Bahrain, UAE sign diplomatic pacts with Israel at White House
Israel and the United States hope the agreements will mark a shift toward peace in the Middle East should other Arab nations follow suit. But the pacts do not address the Israel-Palestine conflict and analysts remain doubtful about broader shifts.
From left, Israeli Prime Minister Benjamin Netanyahu, U.S. President Donald Trump, Bahrain Foreign Minister Khalid bin Ahmed Al Khalifa, and UAE Foreign Minister Abdullah bin Zayed Al Nahyan wave from a White House balcony in Washington, Sept. 15, 2020.
September 16, 2020
By Deb Riechmann, Matthew Lee, and Jonathan Lemire
Israel on Tuesday signed historic diplomatic pacts with two Gulf Arab states at a White House ceremony that President Donald Trump declared will mark the “dawn of a new Middle East,” casting himself as an international peacemaker at the height of his reelection campaign.
The bilateral agreements formalize the normalization of Israel’s already thawing relations with the United Arab Emirates and Bahrain in line with their common opposition to Iran. But the agreements do not address the decades-long conflict between Israel and the Palestinians, who view the pacts as a stab in the back from their fellow Arabs and a betrayal of their cause for a Palestinian state.
Hundreds of people massed on the sun-washed South Lawn to witness the signing of agreements in a festive atmosphere little marked by the coronavirus pandemic. Attendees did not practice social distancing and most guests didn’t wear masks.
“We’re here this afternoon to change the course of history,” Mr. Trump said from a balcony overlooking the South Lawn. “After decades of division and conflict, we mark the dawn of a new Middle East.”
Israeli Prime Minister Benjamin Netanyahu said the day “is a pivot of history. It heralds a new dawn of peace.”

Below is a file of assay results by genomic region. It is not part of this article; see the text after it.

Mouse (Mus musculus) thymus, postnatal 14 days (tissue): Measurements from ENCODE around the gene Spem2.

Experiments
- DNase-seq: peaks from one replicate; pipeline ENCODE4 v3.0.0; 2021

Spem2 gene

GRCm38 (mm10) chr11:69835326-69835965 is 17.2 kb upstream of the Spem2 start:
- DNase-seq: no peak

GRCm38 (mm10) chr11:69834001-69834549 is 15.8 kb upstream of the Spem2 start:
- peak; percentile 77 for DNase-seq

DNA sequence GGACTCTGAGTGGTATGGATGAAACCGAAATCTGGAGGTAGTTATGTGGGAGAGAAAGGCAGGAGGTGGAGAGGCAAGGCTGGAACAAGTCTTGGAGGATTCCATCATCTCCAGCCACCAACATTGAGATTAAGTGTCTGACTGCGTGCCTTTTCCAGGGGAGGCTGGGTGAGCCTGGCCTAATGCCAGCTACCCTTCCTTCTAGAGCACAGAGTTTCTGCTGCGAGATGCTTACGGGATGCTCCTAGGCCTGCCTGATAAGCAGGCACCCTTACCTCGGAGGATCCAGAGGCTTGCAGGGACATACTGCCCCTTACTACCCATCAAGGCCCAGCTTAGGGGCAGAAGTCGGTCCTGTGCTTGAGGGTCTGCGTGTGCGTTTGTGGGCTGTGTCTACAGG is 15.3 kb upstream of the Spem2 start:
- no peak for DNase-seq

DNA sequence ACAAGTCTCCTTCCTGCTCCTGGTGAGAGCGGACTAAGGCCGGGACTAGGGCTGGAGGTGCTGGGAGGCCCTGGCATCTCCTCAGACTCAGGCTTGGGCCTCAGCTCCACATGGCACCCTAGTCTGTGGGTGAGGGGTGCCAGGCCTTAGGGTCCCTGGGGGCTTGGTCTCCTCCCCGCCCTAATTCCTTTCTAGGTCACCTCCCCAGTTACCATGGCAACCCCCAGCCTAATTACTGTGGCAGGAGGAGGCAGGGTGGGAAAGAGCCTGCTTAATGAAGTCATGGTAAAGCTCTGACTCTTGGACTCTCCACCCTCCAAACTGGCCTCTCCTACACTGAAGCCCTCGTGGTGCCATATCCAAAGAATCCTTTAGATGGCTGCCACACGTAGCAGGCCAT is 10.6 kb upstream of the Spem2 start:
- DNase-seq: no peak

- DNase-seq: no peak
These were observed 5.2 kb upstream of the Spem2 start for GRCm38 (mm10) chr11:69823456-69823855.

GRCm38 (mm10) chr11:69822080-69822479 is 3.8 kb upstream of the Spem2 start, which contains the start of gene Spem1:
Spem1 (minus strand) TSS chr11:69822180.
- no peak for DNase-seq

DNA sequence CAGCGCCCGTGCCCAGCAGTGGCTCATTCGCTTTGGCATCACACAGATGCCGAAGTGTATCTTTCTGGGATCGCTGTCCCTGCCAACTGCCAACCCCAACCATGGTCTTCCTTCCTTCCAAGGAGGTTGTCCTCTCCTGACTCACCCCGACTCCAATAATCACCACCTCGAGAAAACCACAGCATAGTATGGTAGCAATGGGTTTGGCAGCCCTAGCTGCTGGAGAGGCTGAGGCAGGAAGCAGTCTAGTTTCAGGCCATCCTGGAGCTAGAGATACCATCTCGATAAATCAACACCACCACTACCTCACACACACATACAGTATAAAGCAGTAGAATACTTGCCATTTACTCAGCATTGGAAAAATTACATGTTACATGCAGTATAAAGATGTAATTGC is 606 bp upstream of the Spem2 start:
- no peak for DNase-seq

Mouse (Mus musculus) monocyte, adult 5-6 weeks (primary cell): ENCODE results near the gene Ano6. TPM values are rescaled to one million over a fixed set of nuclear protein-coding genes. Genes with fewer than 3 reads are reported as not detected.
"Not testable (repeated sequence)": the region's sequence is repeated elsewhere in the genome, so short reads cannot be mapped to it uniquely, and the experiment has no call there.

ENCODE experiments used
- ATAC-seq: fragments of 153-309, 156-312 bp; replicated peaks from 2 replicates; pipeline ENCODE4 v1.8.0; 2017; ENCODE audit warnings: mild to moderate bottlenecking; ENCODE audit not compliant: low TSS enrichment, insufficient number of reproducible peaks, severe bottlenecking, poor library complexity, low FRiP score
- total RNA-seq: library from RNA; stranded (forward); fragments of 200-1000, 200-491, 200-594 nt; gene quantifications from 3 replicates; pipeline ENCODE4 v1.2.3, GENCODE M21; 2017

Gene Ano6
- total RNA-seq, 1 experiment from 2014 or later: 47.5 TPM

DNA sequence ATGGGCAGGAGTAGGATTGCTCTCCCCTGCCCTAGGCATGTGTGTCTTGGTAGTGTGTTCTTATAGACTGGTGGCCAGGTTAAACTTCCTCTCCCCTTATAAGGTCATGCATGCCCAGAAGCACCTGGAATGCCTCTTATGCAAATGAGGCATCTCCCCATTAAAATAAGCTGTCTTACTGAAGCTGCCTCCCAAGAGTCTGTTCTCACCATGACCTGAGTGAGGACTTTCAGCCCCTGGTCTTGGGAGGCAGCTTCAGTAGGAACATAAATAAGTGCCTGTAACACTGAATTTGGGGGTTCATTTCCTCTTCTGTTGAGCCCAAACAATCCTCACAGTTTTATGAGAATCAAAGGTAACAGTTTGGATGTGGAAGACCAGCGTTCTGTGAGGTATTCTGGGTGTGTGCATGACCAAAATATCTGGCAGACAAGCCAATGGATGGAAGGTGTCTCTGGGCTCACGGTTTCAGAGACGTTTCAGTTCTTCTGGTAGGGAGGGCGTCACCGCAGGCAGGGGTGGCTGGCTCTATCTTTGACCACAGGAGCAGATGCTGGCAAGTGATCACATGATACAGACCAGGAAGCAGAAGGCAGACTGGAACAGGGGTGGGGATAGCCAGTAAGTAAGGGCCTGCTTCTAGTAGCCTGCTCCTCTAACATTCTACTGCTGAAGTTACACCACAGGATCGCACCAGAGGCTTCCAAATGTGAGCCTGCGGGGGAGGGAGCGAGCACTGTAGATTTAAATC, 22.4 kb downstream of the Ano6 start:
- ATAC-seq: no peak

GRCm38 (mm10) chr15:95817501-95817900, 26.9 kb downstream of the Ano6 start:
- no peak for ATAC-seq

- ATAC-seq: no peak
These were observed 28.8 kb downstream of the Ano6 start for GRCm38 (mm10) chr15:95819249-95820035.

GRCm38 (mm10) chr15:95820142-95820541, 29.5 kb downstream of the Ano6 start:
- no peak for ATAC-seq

Is the economy running fast or slow? It depends where you look.
Neither Mr. Netanyahu nor Mr. Trump mentioned the Palestinians in their remarks, but both the UAE and Bahraini foreign ministers spoke of the importance of creating a Palestinian state.
Emirati Foreign Minister Sheikh Abdullah bin Zayed Al Nahyan, the brother of Abu Dhabi’s powerful crown prince, even thanked Mr. Netanyahu for “halting the annexation” of West Bank land claimed by the Palestinians in exchange for Emirati recognition. Mr. Netanyahu, however, has insisted that Israel has only suspended its plans to annex West Bank settlements.
“Today, we are already witnessing a change in the heart of the Middle East – a change that will send hope around the world,” Mr. Al Nahyan said.
Bahraini Foreign Minister Abdullatif al-Zayani said Bahrain would stand with the Palestinians. “Today is a truly historic occasion,” he said. “A moment for hope and opportunity.”
But in the Gaza Strip, Palestinian militants fired two rockets into Israel, apparently meant to coincide with the ceremony. The Israeli military said the rockets were fired from Gaza and one was intercepted by air defenses. Earlier in the day, Palestinian activists held small demonstrations in the West Bank and in Gaza, where they trampled and set fire to pictures of Mr. Trump, Mr. Netanyahu, and the leaders of the UAE and Bahrain.
Israel and the United States hope the agreements can usher in a major shift in the region should other Arab nations, particularly Saudi Arabia, follow suit. That could have implications for Iran, Syria, and Lebanon. Until now, Israel has had peace deals only with Egypt and Jordan.
Other Arab countries believed to be close to recognizing Israel include Oman, Sudan, and Morocco.
“We are very down the road with about five different countries,” Mr. Trump told reporters before the ceremony.
Many longtime Mideast analysts and former officials, among others, have expressed doubts about the impact of the signings.
In addition to the bilateral agreements signed by Israel, the UAE, and Bahrain, all three signed a document dubbed the “Abraham Accords” after the patriarch of the world’s three major monotheistic religions.